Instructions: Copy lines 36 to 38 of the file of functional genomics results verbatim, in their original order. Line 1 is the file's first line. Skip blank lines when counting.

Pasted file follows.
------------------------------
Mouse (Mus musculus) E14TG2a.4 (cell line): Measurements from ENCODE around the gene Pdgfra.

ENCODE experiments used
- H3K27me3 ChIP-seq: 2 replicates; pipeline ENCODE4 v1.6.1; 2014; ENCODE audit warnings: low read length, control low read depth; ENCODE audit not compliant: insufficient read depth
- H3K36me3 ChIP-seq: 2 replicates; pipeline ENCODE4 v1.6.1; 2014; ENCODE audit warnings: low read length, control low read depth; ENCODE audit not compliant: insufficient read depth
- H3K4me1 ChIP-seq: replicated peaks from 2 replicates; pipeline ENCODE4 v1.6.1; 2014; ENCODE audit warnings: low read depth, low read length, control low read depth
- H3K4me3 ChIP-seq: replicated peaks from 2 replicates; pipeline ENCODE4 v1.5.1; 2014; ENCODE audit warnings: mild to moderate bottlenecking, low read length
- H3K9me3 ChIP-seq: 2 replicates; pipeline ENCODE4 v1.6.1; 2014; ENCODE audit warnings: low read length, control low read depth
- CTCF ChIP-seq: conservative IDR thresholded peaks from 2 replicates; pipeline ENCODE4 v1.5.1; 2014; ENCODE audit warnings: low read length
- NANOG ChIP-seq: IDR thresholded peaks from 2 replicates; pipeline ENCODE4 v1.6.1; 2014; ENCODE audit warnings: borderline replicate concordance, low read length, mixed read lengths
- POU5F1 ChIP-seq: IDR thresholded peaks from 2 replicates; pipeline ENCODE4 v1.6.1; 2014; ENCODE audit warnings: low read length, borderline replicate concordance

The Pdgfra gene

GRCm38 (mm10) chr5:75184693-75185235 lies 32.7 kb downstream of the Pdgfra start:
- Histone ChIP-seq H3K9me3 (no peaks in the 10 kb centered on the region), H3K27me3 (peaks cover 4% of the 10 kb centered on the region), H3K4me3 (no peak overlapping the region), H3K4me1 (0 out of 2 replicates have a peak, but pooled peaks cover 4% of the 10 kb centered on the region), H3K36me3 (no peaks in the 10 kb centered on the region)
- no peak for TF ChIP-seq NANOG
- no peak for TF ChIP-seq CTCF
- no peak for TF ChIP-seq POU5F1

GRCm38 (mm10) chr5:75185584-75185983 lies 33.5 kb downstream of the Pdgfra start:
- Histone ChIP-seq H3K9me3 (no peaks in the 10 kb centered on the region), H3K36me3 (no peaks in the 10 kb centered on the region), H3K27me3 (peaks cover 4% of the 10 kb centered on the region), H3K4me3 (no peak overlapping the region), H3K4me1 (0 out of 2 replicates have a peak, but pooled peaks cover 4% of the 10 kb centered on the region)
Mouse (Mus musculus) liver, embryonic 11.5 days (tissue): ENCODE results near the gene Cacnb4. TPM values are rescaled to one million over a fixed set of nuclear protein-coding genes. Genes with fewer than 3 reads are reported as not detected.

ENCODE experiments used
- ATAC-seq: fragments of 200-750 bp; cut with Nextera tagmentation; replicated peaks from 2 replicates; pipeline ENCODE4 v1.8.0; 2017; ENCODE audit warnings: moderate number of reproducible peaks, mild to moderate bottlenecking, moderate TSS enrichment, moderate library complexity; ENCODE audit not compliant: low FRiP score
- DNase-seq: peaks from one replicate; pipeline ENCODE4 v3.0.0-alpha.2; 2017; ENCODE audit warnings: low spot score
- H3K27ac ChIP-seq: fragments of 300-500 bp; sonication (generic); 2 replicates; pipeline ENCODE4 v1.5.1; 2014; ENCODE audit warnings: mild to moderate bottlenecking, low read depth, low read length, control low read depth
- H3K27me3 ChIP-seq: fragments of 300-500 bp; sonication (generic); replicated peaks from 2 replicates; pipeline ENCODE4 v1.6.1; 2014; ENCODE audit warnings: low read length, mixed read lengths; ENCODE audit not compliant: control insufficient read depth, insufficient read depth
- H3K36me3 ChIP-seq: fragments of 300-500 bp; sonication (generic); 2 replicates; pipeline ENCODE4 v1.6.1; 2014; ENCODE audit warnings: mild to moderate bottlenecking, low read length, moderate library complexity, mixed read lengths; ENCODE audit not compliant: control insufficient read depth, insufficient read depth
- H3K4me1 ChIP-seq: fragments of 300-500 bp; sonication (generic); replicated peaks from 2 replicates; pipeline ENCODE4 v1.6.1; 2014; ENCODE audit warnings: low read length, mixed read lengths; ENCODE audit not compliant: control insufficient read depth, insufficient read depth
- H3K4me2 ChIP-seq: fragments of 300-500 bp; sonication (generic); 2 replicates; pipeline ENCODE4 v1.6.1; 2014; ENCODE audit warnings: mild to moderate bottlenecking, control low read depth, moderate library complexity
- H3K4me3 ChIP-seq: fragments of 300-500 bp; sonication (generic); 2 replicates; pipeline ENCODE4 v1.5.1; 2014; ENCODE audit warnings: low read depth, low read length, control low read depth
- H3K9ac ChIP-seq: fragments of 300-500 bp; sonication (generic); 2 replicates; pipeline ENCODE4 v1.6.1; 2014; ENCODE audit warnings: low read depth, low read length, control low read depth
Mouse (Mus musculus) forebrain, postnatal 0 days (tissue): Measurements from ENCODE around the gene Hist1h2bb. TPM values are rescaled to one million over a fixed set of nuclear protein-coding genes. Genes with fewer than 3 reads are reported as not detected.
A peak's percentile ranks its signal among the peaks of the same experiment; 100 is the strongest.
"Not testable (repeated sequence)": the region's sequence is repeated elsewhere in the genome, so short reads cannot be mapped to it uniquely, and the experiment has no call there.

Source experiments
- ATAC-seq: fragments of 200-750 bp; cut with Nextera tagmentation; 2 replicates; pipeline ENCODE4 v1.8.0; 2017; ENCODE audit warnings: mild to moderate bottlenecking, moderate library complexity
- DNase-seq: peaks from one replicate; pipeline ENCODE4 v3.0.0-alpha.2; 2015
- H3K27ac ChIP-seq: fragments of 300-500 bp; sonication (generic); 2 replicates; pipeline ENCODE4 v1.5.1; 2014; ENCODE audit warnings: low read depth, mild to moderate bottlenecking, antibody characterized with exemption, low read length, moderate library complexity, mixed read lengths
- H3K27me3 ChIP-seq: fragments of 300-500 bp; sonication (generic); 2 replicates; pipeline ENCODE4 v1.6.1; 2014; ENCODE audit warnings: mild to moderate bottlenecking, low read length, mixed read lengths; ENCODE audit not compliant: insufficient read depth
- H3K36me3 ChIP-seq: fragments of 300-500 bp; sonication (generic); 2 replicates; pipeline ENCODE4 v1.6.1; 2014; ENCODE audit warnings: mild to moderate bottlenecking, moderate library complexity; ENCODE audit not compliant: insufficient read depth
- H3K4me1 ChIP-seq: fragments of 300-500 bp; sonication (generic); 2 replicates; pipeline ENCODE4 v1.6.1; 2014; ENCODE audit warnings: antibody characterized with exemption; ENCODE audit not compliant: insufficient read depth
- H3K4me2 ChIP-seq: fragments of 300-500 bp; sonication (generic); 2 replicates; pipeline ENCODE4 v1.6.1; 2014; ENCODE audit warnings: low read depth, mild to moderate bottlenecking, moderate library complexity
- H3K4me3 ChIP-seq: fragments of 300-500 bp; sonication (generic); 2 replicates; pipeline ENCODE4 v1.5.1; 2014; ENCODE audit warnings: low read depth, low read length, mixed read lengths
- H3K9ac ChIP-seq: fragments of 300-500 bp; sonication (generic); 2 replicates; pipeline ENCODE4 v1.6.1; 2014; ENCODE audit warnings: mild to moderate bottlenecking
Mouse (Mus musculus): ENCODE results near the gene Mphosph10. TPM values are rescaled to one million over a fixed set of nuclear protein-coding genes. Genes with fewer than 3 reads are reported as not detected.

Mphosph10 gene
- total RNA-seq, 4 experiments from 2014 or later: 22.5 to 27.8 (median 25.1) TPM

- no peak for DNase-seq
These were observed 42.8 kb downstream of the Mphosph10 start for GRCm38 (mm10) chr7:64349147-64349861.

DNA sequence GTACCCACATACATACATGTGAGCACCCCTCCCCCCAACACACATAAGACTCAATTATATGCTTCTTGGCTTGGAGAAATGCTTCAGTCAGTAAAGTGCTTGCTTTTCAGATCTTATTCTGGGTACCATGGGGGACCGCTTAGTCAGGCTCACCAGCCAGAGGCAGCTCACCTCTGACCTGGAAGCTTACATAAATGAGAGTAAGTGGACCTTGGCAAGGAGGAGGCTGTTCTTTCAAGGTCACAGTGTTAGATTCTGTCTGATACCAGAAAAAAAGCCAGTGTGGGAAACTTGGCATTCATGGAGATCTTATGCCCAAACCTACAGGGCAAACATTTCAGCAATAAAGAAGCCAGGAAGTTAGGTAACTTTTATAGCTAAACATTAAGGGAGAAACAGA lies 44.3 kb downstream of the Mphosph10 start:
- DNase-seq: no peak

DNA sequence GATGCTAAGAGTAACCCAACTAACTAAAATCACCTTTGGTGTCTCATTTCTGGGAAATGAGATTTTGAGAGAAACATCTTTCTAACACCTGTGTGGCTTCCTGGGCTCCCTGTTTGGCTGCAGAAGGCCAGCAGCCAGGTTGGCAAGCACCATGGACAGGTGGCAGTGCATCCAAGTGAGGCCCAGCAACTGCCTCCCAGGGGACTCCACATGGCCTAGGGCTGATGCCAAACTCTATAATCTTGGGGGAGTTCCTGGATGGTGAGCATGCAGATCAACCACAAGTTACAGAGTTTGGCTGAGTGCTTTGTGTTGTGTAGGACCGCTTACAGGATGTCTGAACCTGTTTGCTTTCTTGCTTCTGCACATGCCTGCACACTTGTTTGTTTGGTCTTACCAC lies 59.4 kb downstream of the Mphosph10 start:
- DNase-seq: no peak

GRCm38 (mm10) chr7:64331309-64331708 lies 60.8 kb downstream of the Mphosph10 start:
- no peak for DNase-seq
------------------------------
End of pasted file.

- H3K27ac ChIP-seq: fragments of 300-500 bp; sonication (generic); 2 replicates; pipeline ENCODE4 v1.5.1; 2014; ENCODE audit warnings: low read depth, mild to moderate bottlenecking, antibody characterized with exemption, low read length, moderate library complexity, mixed read lengths
- H3K27me3 ChIP-seq: fragments of 300-500 bp; sonication (generic); 2 replicates; pipeline ENCODE4 v1.6.1; 2014; ENCODE audit warnings: mild to moderate bottlenecking, low read length, mixed read lengths; ENCODE audit not compliant: insufficient read depth
- H3K36me3 ChIP-seq: fragments of 300-500 bp; sonication (generic); 2 replicates; pipeline ENCODE4 v1.6.1; 2014; ENCODE audit warnings: mild to moderate bottlenecking, moderate library complexity; ENCODE audit not compliant: insufficient read depth